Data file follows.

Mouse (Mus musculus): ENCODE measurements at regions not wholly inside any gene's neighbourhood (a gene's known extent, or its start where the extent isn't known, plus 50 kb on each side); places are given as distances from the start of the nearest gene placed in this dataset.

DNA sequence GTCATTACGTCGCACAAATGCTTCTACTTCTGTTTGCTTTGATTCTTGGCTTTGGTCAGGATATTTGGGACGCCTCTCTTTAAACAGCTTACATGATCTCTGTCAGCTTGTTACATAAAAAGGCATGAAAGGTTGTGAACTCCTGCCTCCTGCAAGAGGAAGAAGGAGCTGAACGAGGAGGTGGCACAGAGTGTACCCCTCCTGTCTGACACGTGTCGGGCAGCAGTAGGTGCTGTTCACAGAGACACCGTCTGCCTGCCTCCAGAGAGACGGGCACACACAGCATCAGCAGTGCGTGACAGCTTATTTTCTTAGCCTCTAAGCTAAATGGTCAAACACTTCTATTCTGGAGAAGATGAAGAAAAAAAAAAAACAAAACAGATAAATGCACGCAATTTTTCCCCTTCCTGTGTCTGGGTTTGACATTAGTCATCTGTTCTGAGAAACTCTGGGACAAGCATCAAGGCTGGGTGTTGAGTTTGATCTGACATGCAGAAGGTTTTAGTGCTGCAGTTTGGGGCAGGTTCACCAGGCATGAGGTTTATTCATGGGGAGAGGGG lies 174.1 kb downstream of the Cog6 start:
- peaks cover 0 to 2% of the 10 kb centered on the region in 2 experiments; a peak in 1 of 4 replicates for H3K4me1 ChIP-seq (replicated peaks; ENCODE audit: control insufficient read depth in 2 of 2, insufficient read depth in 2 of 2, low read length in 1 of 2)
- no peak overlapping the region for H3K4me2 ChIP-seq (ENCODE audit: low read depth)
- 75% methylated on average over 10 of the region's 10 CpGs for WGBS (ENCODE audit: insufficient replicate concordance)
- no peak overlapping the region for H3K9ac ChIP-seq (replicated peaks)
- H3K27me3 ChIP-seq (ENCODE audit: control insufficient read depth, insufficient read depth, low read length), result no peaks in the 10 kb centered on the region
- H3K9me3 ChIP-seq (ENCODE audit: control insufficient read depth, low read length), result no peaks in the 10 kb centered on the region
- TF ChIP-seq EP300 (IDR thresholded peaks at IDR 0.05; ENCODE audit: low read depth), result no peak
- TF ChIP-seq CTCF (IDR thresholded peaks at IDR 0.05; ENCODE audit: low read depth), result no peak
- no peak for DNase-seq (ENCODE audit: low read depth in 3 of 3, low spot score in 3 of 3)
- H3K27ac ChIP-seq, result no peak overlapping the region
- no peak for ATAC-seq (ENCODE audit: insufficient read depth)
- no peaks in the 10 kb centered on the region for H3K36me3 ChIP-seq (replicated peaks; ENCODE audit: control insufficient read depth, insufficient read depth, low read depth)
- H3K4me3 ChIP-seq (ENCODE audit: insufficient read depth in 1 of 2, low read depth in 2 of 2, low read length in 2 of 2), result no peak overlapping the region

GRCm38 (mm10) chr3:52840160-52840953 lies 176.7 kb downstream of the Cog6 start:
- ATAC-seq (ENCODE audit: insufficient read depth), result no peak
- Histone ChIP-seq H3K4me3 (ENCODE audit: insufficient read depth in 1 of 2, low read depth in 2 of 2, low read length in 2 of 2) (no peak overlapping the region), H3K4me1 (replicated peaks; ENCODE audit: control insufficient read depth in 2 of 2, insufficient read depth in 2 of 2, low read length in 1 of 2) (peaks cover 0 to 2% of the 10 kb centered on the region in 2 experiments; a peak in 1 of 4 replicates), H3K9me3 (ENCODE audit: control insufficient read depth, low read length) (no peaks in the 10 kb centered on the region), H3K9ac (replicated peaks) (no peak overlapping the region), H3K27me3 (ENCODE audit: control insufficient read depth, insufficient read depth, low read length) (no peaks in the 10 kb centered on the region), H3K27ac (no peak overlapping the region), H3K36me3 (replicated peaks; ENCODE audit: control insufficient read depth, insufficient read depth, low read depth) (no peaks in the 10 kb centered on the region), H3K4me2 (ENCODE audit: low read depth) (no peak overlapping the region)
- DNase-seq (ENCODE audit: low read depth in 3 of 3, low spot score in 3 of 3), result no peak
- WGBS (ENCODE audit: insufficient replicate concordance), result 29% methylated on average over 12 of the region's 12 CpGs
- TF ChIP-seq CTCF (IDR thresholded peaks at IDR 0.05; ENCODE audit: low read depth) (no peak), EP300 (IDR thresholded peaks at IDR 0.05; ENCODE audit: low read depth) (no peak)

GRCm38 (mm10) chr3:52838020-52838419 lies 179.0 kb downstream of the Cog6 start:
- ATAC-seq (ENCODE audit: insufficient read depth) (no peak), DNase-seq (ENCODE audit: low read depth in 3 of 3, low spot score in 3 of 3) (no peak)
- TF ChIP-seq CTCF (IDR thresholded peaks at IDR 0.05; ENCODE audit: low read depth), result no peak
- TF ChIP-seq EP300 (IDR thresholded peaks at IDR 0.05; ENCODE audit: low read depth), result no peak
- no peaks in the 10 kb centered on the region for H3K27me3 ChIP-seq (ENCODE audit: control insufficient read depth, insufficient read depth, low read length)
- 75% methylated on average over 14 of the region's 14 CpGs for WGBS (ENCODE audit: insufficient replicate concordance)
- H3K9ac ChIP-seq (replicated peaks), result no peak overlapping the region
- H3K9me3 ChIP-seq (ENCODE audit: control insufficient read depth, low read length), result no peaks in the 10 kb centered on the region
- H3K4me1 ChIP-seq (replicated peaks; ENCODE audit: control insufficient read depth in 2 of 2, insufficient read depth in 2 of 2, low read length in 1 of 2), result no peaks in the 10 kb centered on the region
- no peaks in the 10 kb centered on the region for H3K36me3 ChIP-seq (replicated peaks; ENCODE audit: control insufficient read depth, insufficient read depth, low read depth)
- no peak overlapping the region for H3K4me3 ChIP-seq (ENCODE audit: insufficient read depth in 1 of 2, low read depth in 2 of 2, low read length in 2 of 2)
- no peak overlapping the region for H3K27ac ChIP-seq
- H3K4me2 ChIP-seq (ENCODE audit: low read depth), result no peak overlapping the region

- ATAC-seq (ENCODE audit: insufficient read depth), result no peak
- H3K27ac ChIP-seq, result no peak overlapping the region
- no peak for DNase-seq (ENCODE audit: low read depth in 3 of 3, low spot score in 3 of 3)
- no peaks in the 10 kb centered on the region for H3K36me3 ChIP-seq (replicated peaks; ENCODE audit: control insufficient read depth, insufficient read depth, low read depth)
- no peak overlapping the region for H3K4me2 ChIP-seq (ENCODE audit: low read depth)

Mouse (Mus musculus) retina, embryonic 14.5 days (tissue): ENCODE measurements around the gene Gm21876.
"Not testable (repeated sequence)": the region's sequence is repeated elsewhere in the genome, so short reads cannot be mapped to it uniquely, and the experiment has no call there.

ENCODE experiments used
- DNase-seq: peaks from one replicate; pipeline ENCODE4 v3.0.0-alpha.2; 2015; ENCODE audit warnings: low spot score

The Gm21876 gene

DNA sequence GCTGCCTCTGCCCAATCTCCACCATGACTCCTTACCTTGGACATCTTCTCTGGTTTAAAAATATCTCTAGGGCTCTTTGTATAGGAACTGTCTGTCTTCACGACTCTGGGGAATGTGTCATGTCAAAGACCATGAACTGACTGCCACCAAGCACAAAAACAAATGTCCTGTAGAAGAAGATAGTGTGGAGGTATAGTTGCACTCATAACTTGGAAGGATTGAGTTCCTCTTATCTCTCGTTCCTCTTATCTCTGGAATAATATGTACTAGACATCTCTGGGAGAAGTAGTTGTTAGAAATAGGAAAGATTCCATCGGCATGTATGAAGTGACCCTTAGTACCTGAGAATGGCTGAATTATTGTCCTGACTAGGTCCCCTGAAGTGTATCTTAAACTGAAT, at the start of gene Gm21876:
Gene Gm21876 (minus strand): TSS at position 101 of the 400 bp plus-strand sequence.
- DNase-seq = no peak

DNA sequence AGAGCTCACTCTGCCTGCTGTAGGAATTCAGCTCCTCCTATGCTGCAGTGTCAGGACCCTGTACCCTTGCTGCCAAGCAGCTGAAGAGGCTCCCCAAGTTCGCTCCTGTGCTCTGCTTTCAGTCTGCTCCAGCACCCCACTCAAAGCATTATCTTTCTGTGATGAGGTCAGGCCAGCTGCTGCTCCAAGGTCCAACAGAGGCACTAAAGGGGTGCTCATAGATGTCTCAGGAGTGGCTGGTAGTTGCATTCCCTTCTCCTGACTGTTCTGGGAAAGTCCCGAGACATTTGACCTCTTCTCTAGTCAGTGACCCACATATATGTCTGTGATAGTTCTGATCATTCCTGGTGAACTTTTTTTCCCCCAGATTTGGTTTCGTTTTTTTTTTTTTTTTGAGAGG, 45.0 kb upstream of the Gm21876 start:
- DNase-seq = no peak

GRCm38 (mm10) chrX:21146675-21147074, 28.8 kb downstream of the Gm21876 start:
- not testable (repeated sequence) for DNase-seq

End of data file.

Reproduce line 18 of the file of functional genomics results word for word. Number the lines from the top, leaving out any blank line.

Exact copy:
- Histone ChIP-seq H3K4me3 (ENCODE audit: insufficient read depth in 1 of 2, low read depth in 2 of 2, low read length in 2 of 2) (no peak overlapping the region), H3K4me1 (replicated peaks; ENCODE audit: control insufficient read depth in 2 of 2, insufficient read depth in 2 of 2, low read length in 1 of 2) (peaks cover 0 to 2% of the 10 kb centered on the region in 2 experiments; a peak in 1 of 4 replicates), H3K9me3 (ENCODE audit: control insufficient read depth, low read length) (no peaks in the 10 kb centered on the region), H3K9ac (replicated peaks) (no peak overlapping the region), H3K27me3 (ENCODE audit: control insufficient read depth, insufficient read depth, low read length) (no peaks in the 10 kb centered on the region), H3K27ac (no peak overlapping the region), H3K36me3 (replicated peaks; ENCODE audit: control insufficient read depth, insufficient read depth, low read depth) (no peaks in the 10 kb centered on the region), H3K4me2 (ENCODE audit: low read depth) (no peak overlapping the region)